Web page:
The difficulties of alignment had a direct effect on how the structure was assembled. The supervising contractor made the decision to omit fasteners to allow the wood structure to deflect downward as much as possible before adding the final connections (see unfamiliarity subsection for rationale). Of the 966 specified bolts, over 54% were missing. Out of the 444 bolts that were installed, 338 did not have nuts (Carper). This leaves a total of 106 properly assembled fasteners, only 11% of the intended amount.


The contractors hired for the Horizon Arena were from the Chicago area. Builders in this region are accustomed to working with steel structures. It was common practice to leave out some of the bolts during construction of steel structures to account for the stretching and bending of the steel as loads are placed on it. The contractor's unfamiliarity with the demands of a wood structure played a key role in the collapse, however, it is no excuse. The contractor should have at the very least discussed this with a structural engineer and/or done research into it as well.

Additional Causes

A twenty mile per hour westward gust of wind caused the final arch to fall. The arch fell to the west, causing the other fifteen arches to collapse with it. Following the incident, an OSHA investigation led to the discovery of another factor in the failure; the additional weight of construction materials improperly stockpiled on the top of the incomplete roof. There has also been speculation that perhaps the rapid and continued plane flights overhead may have in some way have affected the building.


The roof collapse resulted in five deaths and sixteen injuries. Financially, the collapse added $3 million dollars to the total cost of the arena, which was initially projected at $8 million dollars. OSHA levied fines on the contractor for improper construction practices and the architect and subcontractors for irregularities in the building as it was built and the building as it was designed and approved. Additionally, the engineering firm that was hired to investigate the collapse was fined for exposing their employees to the hazards found on the building site (Nazario).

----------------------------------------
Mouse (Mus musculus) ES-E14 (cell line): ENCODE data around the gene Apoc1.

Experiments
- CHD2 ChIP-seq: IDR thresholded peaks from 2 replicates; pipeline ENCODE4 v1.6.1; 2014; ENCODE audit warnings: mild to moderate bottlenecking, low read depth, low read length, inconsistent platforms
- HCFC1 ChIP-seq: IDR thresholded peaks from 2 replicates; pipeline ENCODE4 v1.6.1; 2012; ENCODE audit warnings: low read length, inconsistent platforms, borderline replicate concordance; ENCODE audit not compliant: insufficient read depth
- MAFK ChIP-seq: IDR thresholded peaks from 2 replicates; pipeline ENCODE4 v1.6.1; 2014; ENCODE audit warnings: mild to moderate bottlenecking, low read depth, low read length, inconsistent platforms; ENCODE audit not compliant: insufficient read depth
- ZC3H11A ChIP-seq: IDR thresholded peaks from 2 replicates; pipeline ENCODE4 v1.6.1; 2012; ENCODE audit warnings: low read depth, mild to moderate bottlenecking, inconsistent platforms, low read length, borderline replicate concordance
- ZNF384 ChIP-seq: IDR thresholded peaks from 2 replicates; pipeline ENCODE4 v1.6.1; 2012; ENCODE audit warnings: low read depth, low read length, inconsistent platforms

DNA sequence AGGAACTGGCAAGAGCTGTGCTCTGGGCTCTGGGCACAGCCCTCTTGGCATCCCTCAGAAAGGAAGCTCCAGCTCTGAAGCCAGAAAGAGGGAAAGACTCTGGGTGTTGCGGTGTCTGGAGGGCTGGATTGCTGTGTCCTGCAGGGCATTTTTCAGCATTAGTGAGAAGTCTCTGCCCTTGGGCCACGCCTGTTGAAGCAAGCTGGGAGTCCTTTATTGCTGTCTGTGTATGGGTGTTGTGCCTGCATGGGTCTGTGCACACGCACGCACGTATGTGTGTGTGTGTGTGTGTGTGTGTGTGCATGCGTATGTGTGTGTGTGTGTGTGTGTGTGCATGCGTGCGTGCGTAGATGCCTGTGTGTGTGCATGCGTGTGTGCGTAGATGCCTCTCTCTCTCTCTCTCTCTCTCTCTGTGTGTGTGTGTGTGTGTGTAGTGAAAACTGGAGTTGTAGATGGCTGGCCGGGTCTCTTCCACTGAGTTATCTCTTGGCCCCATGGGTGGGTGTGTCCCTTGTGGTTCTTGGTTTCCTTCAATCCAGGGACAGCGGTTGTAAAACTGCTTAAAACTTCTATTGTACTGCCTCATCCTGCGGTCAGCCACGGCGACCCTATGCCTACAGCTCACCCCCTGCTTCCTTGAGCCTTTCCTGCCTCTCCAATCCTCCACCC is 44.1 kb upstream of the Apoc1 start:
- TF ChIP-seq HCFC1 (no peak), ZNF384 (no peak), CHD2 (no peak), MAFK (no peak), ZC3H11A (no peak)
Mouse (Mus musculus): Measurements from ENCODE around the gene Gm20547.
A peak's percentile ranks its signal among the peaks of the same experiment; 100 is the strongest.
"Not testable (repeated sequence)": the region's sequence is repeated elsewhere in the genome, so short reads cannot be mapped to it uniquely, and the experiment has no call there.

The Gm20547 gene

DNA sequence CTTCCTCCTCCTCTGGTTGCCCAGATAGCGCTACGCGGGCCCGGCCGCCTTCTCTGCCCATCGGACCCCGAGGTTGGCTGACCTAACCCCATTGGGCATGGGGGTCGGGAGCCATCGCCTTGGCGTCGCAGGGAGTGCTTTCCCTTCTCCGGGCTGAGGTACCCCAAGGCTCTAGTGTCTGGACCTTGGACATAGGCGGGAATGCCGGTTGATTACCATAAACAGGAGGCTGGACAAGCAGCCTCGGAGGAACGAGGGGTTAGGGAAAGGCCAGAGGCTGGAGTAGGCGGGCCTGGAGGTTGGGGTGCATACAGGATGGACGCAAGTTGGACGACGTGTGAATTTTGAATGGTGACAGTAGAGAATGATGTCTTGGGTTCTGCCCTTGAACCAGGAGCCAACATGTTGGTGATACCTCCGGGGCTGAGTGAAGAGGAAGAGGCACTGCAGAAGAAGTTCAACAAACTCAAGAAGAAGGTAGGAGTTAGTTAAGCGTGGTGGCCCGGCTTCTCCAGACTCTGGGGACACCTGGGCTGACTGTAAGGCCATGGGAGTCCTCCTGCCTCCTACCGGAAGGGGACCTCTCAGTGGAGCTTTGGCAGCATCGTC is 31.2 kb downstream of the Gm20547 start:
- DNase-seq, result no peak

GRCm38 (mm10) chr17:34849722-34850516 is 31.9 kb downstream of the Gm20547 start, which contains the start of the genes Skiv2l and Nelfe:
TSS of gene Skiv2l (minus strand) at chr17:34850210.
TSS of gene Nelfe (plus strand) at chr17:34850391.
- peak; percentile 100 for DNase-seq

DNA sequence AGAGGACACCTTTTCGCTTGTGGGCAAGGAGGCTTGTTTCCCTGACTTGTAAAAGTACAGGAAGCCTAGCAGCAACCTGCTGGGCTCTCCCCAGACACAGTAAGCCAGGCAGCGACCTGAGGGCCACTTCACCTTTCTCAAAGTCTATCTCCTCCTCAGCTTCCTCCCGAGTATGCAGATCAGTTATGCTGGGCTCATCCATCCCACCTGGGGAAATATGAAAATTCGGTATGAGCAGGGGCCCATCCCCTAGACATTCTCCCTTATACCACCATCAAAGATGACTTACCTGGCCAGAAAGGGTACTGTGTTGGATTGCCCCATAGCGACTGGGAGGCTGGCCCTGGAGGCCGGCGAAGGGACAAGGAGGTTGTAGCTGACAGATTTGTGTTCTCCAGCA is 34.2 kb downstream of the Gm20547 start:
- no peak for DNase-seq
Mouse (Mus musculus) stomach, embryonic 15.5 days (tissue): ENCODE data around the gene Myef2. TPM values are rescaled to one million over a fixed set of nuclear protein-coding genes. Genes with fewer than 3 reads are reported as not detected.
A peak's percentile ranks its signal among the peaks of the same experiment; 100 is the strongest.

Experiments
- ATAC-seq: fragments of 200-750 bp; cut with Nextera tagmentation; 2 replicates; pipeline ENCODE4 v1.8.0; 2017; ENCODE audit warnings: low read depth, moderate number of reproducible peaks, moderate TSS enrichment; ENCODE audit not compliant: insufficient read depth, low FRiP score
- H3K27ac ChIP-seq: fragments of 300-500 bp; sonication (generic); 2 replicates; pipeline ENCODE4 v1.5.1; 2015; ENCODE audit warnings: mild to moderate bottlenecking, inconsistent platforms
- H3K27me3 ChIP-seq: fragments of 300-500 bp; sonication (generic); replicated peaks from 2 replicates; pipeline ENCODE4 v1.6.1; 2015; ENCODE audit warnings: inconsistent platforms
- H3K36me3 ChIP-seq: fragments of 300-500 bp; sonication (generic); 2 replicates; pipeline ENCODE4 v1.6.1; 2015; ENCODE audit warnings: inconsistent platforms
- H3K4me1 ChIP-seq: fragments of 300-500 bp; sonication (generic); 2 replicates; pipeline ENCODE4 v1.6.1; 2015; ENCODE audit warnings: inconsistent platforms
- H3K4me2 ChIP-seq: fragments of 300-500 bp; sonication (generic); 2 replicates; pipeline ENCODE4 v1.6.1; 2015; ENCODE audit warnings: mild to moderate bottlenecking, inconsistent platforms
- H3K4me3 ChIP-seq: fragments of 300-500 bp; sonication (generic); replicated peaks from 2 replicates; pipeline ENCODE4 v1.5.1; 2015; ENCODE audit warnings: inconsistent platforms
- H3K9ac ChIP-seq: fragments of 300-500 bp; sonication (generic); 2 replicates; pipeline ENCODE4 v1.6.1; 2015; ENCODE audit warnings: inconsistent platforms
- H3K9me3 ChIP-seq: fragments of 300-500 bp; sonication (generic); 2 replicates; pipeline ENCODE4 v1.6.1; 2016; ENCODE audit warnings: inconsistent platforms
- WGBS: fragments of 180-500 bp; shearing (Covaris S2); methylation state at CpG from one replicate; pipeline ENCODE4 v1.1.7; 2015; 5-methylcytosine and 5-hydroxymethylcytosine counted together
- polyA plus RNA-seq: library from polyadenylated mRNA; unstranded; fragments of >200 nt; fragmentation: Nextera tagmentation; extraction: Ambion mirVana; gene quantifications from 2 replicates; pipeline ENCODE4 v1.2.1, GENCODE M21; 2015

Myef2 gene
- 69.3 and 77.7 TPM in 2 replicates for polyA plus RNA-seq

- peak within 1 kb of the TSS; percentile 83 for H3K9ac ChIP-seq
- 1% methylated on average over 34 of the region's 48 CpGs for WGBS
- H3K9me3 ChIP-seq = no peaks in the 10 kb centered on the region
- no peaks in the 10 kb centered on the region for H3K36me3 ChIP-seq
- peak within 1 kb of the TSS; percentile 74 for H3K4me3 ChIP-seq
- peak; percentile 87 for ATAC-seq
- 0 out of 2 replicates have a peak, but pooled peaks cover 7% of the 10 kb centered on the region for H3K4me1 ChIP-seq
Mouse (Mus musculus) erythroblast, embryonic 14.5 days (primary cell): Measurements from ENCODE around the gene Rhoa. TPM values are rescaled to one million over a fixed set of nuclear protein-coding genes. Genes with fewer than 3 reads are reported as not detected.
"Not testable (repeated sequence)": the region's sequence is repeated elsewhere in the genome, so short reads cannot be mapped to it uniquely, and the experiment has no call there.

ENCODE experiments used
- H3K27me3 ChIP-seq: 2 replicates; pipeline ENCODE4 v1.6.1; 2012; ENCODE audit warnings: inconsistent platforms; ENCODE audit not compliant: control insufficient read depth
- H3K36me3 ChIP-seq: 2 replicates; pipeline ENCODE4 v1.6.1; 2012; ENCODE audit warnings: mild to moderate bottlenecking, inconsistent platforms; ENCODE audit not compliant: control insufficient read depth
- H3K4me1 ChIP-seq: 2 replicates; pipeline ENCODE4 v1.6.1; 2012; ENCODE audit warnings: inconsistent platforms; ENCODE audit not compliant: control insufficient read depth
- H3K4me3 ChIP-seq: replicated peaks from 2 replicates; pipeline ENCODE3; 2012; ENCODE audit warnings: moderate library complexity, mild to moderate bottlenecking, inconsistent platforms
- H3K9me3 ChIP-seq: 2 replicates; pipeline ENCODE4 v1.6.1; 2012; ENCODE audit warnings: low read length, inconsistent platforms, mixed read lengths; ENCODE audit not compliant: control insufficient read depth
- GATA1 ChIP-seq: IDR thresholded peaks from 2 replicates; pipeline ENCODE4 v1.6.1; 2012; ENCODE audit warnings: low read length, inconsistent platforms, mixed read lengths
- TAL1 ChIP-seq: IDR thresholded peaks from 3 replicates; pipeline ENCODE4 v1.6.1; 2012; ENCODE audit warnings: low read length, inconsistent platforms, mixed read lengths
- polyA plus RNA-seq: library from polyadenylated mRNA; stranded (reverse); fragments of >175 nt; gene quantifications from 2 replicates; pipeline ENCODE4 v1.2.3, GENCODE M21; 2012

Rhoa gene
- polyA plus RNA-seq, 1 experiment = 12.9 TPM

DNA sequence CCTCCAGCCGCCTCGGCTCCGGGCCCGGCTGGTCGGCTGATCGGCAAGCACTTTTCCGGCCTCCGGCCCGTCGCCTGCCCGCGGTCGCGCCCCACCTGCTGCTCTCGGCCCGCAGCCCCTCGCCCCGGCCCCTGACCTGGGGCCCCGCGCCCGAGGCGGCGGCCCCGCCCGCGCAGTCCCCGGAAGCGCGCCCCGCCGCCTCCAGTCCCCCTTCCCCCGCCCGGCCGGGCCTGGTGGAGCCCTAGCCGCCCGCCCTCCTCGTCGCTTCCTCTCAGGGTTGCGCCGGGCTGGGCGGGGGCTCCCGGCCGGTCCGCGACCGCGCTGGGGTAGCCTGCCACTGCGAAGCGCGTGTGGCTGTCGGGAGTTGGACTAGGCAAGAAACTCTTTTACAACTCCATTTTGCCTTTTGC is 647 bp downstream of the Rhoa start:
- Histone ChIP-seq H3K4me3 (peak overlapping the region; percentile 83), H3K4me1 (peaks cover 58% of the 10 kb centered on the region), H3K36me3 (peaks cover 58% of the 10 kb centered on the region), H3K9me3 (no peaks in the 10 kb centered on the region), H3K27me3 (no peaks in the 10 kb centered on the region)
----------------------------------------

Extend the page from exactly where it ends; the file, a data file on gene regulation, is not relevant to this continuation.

Lessons Learned

Communication is of utmost important on large projects such as this one. As was shown by the new contractors after the collapse, the original design was fine and structurally sound. However, it was the original construction crew that failed to build the roof as it was planned. Had the architect(s) and construction workers perhaps collaborated better, and checked each others work as they progressed, the original roof could have been a success.


Immediately following the collapse, the decision was made to rebuild the Horizon Arena. The architect and client hired a new contractor to displace the previous one, and the arena was constructed as per the original designs. Consideration of the special needs of timber, as well as a steadfast adherence to the numerous connections in the roof design resulted in success. Today, the Rosemont Horizon Arena (now known as the Allstate Arena) still stands, having served the Chicago area, sports teams, and traveling musicians and their fans for nearly thirty years.


1. Carper, Kenneth L., and Jacob Feld. Construction Failure, 2nd Edition. 2 ed. New York: Wiley-Interscience, 1996.